As ASEE meets in New Orleans shortly following the 10th anniversary of Hurricane Katrina, this special session seeks to explore how disasters like Katrina reveal underlying systems of inequality, and create opportunities for the enactment of political and economic agendas that further ruling interests. What lessons can engineering education draw from the experiences of New Orleans schools after Katrina? What does it reveal to us about systems of inequality in engineering education, and how we might counter political and economic agendas that run counter to equity and social justice?
Using a case study approach, we seek to analyze the effort to rebuild New Orleans public schools as private charters, and how this effort, part of a larger trend in market-driven school reform, funneled public resources to corporate education reformers. The public school system was decimated, with all personnel fired two weeks after the disaster, the powerful union comprising mostly black, mostly female employees, was dismantled, and infrastructure and resources were redirected to private out of town corporate school reformers, mostly white elites.
The evidence from the charter experiment in New Orleans reveals that, to the extent that charters produced improved student performance, it did so only for the most elite students. Students with disabilities and students of color were systematically excluded from educational opportunities, impacting their educational outcomes and resulting in civil rights lawsuits. Moreover, the dissolution of neighborhood schools had devastating impacts beyond the classroom, as it meant a critical source of stability in students’ and families’ lives was removed just when they most needed to see familiar faces and sustain routines in the face of trauma.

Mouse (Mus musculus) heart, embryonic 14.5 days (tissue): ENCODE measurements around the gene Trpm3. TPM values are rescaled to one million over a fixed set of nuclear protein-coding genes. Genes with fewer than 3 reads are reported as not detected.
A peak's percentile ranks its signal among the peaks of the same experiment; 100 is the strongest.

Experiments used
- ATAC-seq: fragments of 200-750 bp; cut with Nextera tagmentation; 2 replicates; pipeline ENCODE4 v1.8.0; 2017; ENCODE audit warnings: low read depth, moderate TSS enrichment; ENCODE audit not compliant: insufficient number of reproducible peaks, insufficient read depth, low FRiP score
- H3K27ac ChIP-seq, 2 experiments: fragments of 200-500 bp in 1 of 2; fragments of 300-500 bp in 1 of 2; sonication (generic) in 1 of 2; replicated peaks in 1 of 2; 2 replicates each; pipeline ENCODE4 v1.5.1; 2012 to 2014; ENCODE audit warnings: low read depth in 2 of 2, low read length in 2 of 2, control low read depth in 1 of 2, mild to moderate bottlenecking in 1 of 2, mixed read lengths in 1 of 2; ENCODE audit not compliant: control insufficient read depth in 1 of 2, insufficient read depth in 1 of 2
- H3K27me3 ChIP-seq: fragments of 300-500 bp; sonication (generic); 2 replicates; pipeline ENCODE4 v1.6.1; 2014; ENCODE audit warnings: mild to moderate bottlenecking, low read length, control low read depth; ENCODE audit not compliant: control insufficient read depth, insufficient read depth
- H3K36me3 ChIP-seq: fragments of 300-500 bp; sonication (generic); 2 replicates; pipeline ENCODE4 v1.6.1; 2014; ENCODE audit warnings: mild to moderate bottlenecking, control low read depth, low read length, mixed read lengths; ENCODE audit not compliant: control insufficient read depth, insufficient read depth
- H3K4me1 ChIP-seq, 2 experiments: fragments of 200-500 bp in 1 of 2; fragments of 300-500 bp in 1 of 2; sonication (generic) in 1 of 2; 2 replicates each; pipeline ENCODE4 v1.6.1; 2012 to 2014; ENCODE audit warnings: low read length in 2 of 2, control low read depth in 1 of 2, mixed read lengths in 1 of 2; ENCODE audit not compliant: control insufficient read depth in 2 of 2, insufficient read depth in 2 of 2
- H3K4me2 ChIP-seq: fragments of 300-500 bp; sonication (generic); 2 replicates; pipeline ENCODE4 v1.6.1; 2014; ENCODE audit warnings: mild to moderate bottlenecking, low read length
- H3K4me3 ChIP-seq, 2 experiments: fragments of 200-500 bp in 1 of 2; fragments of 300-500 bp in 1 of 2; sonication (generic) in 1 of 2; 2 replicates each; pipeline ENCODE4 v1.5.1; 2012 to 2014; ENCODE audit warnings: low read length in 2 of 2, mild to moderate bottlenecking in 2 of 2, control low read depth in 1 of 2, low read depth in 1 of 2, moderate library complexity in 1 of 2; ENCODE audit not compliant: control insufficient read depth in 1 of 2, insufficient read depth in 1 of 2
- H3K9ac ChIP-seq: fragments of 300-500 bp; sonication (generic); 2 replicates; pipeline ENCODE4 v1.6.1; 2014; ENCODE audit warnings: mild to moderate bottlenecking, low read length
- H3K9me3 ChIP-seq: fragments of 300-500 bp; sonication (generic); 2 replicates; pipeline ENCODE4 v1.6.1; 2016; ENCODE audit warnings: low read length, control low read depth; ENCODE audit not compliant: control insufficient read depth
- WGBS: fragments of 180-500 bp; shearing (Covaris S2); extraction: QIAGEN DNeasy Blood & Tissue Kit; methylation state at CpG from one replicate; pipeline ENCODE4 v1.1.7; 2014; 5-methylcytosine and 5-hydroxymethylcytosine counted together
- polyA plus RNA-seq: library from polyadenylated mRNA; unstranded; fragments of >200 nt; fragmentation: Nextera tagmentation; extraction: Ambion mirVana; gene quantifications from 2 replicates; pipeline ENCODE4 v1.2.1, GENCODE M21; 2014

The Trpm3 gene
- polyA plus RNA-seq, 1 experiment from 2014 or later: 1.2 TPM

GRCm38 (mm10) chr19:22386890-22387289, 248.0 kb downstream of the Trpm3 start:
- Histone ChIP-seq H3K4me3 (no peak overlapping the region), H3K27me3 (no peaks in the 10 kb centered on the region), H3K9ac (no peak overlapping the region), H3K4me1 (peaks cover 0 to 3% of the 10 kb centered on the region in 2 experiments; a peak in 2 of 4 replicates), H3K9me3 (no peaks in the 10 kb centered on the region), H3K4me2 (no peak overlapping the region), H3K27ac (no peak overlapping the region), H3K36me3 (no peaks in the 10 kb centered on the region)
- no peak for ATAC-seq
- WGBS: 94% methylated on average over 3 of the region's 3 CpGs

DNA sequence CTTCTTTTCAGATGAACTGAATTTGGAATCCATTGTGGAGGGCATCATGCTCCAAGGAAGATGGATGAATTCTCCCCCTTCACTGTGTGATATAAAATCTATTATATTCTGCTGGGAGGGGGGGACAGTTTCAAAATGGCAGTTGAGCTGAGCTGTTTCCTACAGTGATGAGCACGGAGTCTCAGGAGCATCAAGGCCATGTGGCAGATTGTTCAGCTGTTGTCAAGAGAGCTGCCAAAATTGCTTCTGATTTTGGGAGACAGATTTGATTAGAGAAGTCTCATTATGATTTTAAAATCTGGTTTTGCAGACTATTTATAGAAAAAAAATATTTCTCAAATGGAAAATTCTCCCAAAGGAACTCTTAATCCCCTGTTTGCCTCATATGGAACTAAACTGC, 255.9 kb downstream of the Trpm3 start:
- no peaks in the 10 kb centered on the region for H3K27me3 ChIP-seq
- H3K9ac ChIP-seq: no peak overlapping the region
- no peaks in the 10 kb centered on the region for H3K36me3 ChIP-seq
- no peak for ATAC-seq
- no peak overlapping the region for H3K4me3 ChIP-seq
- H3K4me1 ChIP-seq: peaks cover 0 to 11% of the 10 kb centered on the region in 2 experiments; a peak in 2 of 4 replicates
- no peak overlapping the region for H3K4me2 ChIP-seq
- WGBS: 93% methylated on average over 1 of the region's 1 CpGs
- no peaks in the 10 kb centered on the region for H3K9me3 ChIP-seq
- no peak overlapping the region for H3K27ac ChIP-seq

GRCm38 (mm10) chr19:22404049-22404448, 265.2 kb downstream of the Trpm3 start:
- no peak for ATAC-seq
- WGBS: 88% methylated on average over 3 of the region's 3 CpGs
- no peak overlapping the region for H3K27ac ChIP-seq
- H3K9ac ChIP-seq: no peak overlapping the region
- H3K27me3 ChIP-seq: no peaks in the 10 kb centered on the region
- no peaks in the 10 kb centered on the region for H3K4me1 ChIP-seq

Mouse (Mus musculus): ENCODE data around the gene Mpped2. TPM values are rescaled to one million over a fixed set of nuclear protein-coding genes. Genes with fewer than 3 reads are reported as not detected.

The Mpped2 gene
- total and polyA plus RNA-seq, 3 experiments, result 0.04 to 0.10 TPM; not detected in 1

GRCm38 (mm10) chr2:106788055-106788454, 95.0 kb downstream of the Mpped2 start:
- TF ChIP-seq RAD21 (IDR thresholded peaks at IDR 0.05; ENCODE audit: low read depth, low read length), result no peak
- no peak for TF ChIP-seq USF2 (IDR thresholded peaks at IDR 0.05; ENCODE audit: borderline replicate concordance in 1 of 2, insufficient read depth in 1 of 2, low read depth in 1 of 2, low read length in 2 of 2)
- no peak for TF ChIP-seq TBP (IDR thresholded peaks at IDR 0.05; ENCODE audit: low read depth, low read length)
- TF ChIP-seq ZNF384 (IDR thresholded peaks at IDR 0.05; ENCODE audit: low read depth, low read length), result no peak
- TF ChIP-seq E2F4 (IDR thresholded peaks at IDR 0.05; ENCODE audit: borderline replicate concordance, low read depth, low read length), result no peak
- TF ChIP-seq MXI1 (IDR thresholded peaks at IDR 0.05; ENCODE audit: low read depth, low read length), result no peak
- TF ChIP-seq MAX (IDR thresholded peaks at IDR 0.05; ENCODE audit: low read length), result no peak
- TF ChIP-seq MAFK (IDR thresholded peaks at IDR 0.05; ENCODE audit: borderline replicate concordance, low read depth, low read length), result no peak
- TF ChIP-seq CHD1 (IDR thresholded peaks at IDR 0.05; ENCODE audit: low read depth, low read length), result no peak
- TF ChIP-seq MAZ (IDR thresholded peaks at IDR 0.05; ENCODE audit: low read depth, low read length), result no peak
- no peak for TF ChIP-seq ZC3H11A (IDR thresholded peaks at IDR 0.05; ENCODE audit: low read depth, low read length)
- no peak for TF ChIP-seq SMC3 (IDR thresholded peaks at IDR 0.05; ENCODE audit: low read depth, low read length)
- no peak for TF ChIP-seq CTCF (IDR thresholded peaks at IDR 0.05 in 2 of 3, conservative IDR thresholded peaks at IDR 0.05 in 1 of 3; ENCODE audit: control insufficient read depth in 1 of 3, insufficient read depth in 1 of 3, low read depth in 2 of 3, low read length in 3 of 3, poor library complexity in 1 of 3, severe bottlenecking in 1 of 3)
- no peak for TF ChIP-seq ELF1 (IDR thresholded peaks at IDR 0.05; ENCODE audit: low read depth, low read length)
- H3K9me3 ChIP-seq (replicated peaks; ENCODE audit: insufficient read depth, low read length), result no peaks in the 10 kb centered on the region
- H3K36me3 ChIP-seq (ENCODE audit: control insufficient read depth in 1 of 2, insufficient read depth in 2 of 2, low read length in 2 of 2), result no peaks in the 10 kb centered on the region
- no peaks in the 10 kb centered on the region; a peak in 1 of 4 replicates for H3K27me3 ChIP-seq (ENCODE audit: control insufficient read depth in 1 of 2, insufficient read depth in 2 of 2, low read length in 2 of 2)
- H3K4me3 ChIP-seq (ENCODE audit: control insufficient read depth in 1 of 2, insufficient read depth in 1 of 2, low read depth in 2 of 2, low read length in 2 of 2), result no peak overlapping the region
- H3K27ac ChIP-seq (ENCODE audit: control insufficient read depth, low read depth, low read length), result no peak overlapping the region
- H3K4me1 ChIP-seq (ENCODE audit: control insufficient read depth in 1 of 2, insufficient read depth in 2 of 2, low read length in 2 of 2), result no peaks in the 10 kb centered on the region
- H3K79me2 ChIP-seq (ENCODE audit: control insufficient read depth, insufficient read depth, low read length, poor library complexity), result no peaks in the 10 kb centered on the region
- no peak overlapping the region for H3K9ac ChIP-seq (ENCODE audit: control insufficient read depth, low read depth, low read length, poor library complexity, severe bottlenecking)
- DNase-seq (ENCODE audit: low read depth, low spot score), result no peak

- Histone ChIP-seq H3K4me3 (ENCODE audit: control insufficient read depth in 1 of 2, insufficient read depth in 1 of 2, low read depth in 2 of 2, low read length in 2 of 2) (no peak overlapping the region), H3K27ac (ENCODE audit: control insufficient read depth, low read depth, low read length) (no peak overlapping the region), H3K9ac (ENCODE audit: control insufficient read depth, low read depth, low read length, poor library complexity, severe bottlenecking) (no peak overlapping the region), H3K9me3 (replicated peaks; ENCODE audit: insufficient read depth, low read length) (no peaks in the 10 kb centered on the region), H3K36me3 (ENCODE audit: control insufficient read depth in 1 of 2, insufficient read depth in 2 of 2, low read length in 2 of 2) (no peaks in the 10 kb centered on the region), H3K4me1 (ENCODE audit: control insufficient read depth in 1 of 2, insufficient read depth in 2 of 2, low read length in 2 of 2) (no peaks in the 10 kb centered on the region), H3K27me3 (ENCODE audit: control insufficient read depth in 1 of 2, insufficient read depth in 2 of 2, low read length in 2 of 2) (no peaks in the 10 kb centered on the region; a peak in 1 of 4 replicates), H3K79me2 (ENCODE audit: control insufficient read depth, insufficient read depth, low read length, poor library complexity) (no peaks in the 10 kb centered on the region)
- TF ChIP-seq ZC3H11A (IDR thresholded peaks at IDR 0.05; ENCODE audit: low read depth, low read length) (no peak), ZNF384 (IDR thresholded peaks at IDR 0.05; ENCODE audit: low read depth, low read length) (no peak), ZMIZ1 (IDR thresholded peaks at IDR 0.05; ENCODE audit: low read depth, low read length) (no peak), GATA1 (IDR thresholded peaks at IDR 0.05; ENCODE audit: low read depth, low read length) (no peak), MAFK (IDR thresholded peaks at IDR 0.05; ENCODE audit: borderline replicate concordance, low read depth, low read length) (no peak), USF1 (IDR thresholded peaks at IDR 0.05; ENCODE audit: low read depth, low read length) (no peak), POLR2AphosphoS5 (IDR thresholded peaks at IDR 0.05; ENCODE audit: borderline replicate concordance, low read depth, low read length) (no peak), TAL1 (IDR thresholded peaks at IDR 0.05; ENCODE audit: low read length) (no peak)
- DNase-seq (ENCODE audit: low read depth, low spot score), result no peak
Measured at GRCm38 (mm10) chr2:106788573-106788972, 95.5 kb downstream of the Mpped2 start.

Because engineering has largely existed outside of K-12 curricula, many engineering education efforts in K-12 are already privatized in some way. From FIRST Robotics to Project Lead the Way, engineering education in K-12 is mostly not public, and the role of teachers in developing these experiences has to date been limited. In this paper we seek to show why this is a problem, particularly for creating pathways to engineering for students of low socioeconomic status and students of color. As the Next Generation Science Standards come online, and as more and more states adopt engineering standards for K-12 education, how can engineering education be delivered as part of public education, involving teachers and unions fully in the process? What kinds of redirection are needed to reverse the privatization that has already occurred?
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